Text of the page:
A bit off topic – and yes, I plan to start posting here again soon, but in a drastically more photo-oriented way – I finally installed Windows 10 on my laptop. It installed ok on the media laptop in the living room, but not on my personal laptop.
Problem: Samsung RF511, Windows 7.whatever, with an NVIDIA GeForce GT 540M graphics card.
Solution: After multiple failed installed with error C1900101-2000C, and much research, I finally found how to upgrade the NVIDIA driver. But even that did not do the trick. However… someone, somewhere, said just trash the NVIDIA card. So, I disabled it everywhere, uninstalled all NVIDIA software. And SHAZAAM! Here we are with Windows 10, with the basic built-in INTEL graphics card.
Whether that was a good idea remains to be seen. But what the heck… I’ve got 30 days to roll back “with no problems”. Yeah, right!
Really, if they’re going to put these cards into computers, they should either resolve these issues or not even bother.
Been a while since my last post, hopefully I’ll turn a new leaf now that autumn is here :-)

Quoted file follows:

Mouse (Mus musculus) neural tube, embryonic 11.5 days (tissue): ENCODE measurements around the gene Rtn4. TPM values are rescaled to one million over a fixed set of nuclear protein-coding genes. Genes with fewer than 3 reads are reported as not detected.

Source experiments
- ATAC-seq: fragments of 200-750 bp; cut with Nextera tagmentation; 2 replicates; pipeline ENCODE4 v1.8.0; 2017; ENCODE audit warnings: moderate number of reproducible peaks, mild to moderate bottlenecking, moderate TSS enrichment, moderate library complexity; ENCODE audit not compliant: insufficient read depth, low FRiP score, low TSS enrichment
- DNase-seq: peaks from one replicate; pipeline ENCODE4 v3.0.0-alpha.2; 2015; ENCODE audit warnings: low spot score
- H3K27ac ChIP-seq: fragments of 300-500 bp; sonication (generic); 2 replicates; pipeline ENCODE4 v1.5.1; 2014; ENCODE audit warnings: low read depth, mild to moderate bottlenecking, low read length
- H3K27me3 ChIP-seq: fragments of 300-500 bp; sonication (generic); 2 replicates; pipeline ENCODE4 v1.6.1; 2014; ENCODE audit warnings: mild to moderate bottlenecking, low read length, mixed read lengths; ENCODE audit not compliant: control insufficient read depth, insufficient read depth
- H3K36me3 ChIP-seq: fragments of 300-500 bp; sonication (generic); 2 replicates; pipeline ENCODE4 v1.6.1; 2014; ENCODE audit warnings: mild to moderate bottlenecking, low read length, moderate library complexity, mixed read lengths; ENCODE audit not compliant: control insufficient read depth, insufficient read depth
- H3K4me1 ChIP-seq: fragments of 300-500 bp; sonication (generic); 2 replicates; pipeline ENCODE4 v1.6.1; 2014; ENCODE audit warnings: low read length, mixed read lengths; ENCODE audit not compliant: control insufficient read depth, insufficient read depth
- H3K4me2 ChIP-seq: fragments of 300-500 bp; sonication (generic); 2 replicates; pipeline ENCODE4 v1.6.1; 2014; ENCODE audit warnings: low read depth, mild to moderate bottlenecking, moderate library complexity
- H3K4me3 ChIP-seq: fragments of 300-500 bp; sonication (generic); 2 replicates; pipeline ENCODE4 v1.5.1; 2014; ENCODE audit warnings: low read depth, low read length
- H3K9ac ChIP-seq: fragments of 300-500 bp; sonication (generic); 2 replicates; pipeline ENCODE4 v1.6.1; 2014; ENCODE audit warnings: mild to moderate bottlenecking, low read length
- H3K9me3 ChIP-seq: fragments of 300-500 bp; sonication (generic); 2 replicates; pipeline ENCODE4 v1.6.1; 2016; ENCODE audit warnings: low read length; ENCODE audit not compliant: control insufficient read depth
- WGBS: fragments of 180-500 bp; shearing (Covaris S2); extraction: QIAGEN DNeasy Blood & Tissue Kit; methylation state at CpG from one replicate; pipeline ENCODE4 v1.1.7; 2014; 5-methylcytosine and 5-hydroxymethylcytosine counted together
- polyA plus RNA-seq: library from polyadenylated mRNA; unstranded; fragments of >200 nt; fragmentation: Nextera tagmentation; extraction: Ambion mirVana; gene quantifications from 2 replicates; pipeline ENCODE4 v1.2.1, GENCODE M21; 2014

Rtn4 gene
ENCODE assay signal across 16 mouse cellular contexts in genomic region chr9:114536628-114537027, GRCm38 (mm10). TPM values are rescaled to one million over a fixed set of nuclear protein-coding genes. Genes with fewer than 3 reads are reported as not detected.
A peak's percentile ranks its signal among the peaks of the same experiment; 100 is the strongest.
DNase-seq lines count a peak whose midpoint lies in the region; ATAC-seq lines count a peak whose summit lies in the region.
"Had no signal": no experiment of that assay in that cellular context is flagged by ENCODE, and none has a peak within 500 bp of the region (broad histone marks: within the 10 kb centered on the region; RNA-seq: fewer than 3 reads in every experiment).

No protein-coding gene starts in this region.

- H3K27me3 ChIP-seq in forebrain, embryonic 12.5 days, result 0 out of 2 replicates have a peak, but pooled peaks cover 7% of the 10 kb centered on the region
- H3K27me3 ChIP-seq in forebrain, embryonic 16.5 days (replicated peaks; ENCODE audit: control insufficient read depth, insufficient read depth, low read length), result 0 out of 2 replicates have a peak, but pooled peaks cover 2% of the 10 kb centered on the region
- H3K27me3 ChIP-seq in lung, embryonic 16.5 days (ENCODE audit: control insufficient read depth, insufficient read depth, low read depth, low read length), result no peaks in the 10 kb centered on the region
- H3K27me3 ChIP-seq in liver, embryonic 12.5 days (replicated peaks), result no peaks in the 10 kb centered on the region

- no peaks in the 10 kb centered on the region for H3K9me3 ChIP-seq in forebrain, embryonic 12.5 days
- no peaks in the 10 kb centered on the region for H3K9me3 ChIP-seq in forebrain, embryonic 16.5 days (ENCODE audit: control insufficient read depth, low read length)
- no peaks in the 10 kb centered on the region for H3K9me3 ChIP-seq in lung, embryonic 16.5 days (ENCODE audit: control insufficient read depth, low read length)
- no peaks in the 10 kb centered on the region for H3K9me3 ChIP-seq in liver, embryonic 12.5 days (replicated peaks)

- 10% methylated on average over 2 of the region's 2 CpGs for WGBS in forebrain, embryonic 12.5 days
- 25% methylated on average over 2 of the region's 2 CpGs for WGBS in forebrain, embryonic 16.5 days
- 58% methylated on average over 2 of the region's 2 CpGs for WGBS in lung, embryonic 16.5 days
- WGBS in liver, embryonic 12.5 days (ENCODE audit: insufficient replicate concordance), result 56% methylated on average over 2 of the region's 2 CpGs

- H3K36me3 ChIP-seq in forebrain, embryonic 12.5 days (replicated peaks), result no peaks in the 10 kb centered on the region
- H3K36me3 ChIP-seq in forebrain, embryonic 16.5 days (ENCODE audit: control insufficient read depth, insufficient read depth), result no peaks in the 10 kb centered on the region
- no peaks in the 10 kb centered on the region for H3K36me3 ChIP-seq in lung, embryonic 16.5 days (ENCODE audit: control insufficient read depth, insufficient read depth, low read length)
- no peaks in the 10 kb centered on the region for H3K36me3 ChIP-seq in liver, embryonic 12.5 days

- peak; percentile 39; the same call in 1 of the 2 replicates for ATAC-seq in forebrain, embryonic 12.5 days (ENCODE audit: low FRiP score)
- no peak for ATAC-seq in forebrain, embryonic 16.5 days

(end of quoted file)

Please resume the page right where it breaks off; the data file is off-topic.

Here are some pictures of the houses and alleys on the side of the hill going down to Seongbuk-ro, the big road at the bottom of the hill. Towards the top (the first 6 photos), they’re just little tiny houses all piled up on top of each other, but they were looking very nice in the bright September sunshine. Further down, it opens up a bit, and you see a few more traditional houses (but mostly small modern buildings… not photographed).
A couple of weeks ago, we went to Yeon Deung Hoe (연등회), the Lotus Lantern Festival for Buddha’s Birthday. It moves around a bit, partly because so does Buddha’s Birthday and partly due to when it’s getting dark. It was quite a bit before Buddha’s Birthday this year, probably because it would get dark too late if they’d waited.